The official Purchasing Managers’ Index, which primarily tracks large companies and SOEs, rebounded to 50.5 in March, rising from a three-year low of 49.2 in February
, according to data released by the National Bureau of Statistics on Sunday. The new export orders component picked up from last month but remained in contractionary territory, signalling external pressures on China’s economy remain pertaining to weak global demand impacted by both the trade war and the slowdown evident in the global economy.
Small businesses continue to be hit harder than larger firms, remaining in contraction, but there was improvement as the subindex rose to 49.3. This is encouraging because the private sector now contributes more than 80% of China’s employment and accounts for most new jobs created each year.
The Caixin Manufacturing Purchasing Managers’ Index, which primarily tracks small companies, also expanded in March picking up to 50.8, the strongest pace in eight months. Because the Caixin PMI tracks smaller firms, it is much more volatile and more prone to seasonal effects. The strong rebound in the output and the employment components may simply reflect factory activity picking up after the holiday season.
The severe, deleveraging-driven tightening of credit has had a big impact on economic growth since the focus on financial stability adopted after the 19th Communist Party congress in October 2017. Since late last year, we have seen an uptick in credit growth, and the fragility in domestic economic indicators means this is likely to continue. Continued policy support, both fiscal and monetary, will be required to stabilise growth and promote a self-sustaining trajectory for growth. On that basis we expect more RRR cuts and continued support for private firms as this sector continues to drive job creation, accounting for 80% of jobs and more than 90% of new jobs, according to the National Development and Reform Commission of the People's Republic of China.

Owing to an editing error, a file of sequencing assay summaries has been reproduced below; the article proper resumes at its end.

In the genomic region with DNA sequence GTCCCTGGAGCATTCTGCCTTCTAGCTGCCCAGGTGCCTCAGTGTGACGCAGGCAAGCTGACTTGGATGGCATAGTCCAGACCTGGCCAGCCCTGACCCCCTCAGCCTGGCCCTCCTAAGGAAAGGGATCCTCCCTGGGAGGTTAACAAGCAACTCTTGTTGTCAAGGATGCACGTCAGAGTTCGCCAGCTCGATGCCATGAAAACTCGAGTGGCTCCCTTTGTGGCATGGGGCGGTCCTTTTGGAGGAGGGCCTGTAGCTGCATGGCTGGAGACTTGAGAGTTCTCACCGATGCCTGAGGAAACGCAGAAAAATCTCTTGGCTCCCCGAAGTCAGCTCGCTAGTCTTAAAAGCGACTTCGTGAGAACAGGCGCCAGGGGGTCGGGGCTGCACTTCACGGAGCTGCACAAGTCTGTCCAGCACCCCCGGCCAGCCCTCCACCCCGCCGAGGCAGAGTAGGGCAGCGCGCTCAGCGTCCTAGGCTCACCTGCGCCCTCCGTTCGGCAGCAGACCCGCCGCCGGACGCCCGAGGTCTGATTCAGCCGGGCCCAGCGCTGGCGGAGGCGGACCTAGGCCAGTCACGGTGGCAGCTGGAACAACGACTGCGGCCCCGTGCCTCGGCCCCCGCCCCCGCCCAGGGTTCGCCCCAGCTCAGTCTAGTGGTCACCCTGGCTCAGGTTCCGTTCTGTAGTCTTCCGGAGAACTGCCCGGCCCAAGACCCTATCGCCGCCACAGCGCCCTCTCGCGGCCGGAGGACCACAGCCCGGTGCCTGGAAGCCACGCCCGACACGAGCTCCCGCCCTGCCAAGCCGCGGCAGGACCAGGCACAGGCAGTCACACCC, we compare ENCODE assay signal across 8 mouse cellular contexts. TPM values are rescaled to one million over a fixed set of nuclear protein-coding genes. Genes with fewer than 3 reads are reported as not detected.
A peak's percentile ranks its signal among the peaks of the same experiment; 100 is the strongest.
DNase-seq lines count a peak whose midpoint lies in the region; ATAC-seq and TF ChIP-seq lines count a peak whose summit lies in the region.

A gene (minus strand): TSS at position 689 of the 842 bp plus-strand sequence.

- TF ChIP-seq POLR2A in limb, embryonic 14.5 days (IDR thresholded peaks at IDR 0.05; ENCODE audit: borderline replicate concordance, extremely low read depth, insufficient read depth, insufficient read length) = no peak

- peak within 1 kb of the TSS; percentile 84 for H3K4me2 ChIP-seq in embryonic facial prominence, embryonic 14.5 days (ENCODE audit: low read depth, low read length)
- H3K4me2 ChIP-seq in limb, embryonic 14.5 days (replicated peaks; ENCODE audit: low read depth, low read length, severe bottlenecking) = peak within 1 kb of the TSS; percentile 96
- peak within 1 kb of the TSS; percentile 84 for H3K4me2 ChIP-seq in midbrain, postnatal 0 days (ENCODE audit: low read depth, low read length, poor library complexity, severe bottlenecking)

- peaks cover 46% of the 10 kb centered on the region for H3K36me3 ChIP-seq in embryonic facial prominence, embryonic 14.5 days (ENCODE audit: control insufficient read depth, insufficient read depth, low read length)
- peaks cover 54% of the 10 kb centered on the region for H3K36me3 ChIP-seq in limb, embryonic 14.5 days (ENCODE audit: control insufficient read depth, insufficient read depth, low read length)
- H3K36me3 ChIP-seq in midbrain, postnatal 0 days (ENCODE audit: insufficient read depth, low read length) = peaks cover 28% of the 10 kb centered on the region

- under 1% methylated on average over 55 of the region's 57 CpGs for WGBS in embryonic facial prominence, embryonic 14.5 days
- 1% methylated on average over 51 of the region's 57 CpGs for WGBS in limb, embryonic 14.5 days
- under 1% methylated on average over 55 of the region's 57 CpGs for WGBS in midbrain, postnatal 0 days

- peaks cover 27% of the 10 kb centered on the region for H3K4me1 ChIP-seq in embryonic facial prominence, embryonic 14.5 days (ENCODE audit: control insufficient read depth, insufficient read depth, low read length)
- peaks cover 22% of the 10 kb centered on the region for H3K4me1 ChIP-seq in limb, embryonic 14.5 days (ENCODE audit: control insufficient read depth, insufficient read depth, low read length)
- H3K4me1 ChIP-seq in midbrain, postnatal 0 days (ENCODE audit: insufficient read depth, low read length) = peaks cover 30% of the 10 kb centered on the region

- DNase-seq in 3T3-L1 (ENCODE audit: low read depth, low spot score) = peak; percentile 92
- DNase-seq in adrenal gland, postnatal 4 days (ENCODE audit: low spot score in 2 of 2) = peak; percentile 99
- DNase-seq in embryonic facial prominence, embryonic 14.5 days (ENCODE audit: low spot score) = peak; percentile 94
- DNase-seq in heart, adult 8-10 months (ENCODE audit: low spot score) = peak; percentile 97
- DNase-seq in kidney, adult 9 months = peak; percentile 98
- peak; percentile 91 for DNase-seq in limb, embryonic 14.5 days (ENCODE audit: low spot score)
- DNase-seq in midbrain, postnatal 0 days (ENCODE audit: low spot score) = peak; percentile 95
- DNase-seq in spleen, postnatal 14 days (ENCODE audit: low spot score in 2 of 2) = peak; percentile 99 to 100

This pro-growth bias has been confirmed by Chinese president Xi Jinping, who has indicated that Beijing is committed to supporting economic growth. Ultimately, credit growth and easing policies may have turned a corner generating potential green shoots in the real economy, but Chinese growth may not have bottomed out just yet.
The improvement in manufacturing will support Chinese equity markets, which have so far rallied strongly off the back of trade optimism, central bank U-turns and policy support. Providing trade talks continue, the green shoots of manufacturing sector improvement provides some fundamental basis for stocks to continue higher given that so far momentum has largely driven the move, particularly as foreign ownership continues to pick up following MSCI’s increased weighting of Chinese stocks.
Margin debt is also exploding on the mainland as traders chase the market higher, increasing more than 14% in March, the largest monthly rise since 2015. Looking at previous increases from 2015, however, the boost is small in comparison. Regulators will be monitoring leverage to avoid another 2015 style boom/bust bubble, but for now, market sentiment has far from reached bubble territory and the recovery is still in early stages. On that basis regulators will continue to monitor leverage whilst walking a fine line to balance a continued recovery in the stock market without blowing another bubble.